You remember the line in "Bride of Tupperman" where Dave and Maddie are on the red-eye to Connecticut and are trying to sleep on the plane (using airplane pillows, etc), and David says something to the essence of, "...we're sleeping together."
Well, I'm going through the DVDs for Season One of "Remington Steele," and Steele (Pierce Brosnan) says a similar thing to Laura (Stephanie Zimbalist) after they both spend the night (with a client in the back seat) sleeping in a car. "Finally," Steele says, "we're sleeping together."
I'm sure someone has brought this up before (many, many times), but since I just saw the "Steele" DVDs, I was reminded of it all over again. After all, the "Steele" episode was written by Glenn Gordon Caron (creator of "Moonlighting"). Coincidence? I think not.
Here: I even did screenshots!
I have links to other screenshots from "Moonlighting" on my home page, in case you are curious. (Lots of screenshots from "Bride of Tupperman"—I guess I will have to post that in the pictures area of this message board!) Moonlighting Screenshots.
By the way, the "Steele" DVDs (or at least what I've seen so far) are quite excellent. Sharp pictures (just like the "Moonlighting" DVDs). If you are a fan, I definitely recommend you checking out "Remington Steele"on DVD as well!
(Edited this post to update web page URL.)
Last Edit: Sept 11, 2005 17:09:51 GMT -5 by elvira
Well I never watched Remington Steel, but it does sound like a bit more than a coincidence. Thanks for the link for the screenshots. They're really great. Why don't you post them on the Bride of Tupperman and My fair David threads?
Thanks for the find! I also have the RS first season DVDs, and I was wondering if you have the name of the RS episode with that scene? I would like the chance to check and compare and it's easier if I know which show to jump to. It does sound very familiar.
The "Remington Steele" episode is on the first DVD, entitled "Signed, Steeled and Delivered." It's always been one of my favorite episodes because it's so consistently funny. There's a line where Steele says something like, "If you have ever seen a more pitiful creature in your life, I will leave in an instant!" (This referred to their new client, Sheldon Quarry, a sad sack who was running around town with a mess of red hair dye dribbling all over his head and clothes.) Well, you just have to see it. It's a great episode, and it does not surprise me that Caron wrote it!
Even though I love "Remington Steele" and it is wickedly funny, it definitely goes in a different direction than "Moonlighting." There isn't that same undercurrent of chemistry between the two leads—at least not with the same intensity as in "Moonlighting." Steele (Pierce Brosnan) is more of a "gentleman"—witty and whimsical, but not whacky and sexist (like David). Steele and Laura have opposite traits (like any good romantic comedy couple does), but these differences aren't quite so marked as with Maddie and David.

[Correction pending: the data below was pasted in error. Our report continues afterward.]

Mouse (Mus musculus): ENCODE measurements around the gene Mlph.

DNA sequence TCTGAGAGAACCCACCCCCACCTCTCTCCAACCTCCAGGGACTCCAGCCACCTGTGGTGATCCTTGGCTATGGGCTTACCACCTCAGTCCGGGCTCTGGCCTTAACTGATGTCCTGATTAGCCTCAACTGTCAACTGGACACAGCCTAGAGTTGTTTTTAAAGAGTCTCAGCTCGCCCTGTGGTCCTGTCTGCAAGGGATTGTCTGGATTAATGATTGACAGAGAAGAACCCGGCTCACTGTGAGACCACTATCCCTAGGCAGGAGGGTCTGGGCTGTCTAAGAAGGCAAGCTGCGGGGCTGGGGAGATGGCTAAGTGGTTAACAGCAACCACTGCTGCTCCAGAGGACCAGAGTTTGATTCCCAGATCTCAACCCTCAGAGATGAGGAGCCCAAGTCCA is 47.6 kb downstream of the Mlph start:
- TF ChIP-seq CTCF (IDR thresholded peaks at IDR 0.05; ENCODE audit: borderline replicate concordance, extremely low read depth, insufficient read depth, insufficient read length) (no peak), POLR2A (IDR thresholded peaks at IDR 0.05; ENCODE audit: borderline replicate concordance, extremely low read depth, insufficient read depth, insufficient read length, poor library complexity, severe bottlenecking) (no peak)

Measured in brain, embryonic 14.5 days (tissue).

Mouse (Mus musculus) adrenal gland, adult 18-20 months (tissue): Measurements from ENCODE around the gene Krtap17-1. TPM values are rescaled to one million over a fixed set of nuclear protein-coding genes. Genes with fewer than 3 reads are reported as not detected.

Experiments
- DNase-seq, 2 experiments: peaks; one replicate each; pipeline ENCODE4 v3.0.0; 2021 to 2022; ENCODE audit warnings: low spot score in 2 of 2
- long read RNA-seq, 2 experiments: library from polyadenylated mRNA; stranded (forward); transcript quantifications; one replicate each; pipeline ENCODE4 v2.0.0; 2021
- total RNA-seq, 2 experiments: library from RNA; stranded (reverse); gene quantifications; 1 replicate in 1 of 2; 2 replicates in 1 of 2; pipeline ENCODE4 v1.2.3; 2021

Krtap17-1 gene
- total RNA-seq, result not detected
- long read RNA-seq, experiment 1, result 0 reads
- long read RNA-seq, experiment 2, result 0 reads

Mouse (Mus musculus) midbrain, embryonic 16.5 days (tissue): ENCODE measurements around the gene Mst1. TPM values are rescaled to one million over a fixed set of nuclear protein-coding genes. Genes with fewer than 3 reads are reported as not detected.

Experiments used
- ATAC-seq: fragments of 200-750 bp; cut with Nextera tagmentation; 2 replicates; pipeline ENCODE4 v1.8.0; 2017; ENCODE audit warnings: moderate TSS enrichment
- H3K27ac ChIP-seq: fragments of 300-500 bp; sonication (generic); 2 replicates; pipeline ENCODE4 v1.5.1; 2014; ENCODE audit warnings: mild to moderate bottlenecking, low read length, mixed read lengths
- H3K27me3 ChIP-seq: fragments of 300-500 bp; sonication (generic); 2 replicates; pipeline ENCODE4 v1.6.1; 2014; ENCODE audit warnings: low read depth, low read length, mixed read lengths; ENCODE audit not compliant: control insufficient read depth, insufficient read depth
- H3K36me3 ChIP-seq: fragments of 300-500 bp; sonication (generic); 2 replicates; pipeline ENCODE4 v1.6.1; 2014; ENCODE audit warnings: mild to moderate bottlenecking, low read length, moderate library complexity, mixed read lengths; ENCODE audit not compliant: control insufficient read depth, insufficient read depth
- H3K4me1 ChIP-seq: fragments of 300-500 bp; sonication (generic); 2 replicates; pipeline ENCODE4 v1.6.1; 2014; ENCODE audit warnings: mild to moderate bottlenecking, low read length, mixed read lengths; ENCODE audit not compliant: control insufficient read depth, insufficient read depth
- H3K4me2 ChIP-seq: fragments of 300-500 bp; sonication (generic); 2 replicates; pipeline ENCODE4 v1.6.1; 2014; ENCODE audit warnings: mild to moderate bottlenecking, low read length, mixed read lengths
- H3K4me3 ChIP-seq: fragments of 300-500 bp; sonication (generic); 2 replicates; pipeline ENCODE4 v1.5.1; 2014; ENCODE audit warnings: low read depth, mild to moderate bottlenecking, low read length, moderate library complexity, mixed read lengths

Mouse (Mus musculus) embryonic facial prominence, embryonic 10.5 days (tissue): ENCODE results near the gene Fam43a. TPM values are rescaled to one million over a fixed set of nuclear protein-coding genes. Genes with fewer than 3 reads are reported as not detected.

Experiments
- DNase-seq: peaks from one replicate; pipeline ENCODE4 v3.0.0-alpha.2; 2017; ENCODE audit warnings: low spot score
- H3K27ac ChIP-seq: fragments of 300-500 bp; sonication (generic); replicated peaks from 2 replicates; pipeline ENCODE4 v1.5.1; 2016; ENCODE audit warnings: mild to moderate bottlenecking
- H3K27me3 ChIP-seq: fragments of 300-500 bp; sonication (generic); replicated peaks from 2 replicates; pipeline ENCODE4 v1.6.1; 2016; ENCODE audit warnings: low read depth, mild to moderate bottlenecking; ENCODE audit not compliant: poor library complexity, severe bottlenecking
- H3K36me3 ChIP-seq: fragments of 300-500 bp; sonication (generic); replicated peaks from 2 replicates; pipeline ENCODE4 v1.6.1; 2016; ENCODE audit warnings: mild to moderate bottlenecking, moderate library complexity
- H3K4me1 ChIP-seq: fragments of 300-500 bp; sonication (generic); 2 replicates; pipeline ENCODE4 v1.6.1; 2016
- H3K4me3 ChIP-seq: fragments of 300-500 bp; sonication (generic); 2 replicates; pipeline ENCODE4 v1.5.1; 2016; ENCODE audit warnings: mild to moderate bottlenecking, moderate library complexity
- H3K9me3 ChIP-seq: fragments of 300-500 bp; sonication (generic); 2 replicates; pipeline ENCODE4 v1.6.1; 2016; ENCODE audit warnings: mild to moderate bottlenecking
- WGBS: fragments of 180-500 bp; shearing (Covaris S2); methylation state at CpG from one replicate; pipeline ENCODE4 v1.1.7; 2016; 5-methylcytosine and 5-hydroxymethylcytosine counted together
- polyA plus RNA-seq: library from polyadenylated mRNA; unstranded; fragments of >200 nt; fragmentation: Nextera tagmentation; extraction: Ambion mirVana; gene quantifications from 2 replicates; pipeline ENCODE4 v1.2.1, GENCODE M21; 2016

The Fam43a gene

I really like your site. The screen caps are great and I love you doing the comparison with Moonlighting and Remington Steele in that one episode. You know if we sat here and discussed it I think we could find a lot of comparisons between the two.
Both are trying to make failed detective agency's work.
Both have woman Boss/business owener and male employee/detective.
Both mixed in romance and comedy and drama.
Both had sharp, witty repartee like dialogue.
Both shows started out centered our a successful lead actress but rapidly became a showcase for rising young lead actor.
Yes, there are a lot of similarities between both shows; you described them very well. And you're right—there are many more similarities that I'm sure we'd uncover!
To my recollection, "Steele" went more with solving a case, where Moonlighting was more "relationship" driven. (And as we know, David was more of a sexist, while Steele was a "gentleman." Steele was "safer," in a way.)
Post by tobiagorrio on Oct 30, 2005 17:51:43 GMT -5
"Steele" was also much more influenced by old movies than "Moonlighting" was, even though (ironically) Moonlighting got all the credit for referencing old movies, when it really didn't do it that often. "Steele" was intended to have the look and feel of an old Cary Grant movie, while Moonlighting was more modern-looking.
I don't know, but I can find a lot of references to old movies in Moonlighting. The main continuous reference I can think of is a stylistic one - the overlapping dialogue is very like Bringing up Baby and screwball comedies of the 1930s. Then there's the Big Man on Mulberry Street reference to the Broadway Melody sequence in Singing in the Rain (and Stanley Donen directed that episode). Then there's the Agnes/Burt episodes that reference North by Northwest (North by North Dipesto), Casablanca (Here's Living with you, Kid). And there's also the Bride of Frankenstein reference in Bride of Tupperman, and It's a Wonderful Life references in It's a Wonderful Job. My Fair David refers to My Fair Lady of course. Then there are the homages to 1940s films (MGM and Warner Bros) in The Dream Sequence always rings twice.
I'm sure there are many more, but it's a Monday morn and I've only had one cuppa so far..
"You can lead a horse to water, but that doesn't make it a duck"
Wonderful screenshots, elvira! You mind if I take the ones you posted here? Will credit, of course. Just yesterday I watched the video of these two episodes in youtube, and these screen shots definitely show the similarities, even in the look of both male detectives. ;D I love RS too. But yeah, Steele was "safer". Laura resisted 5 years!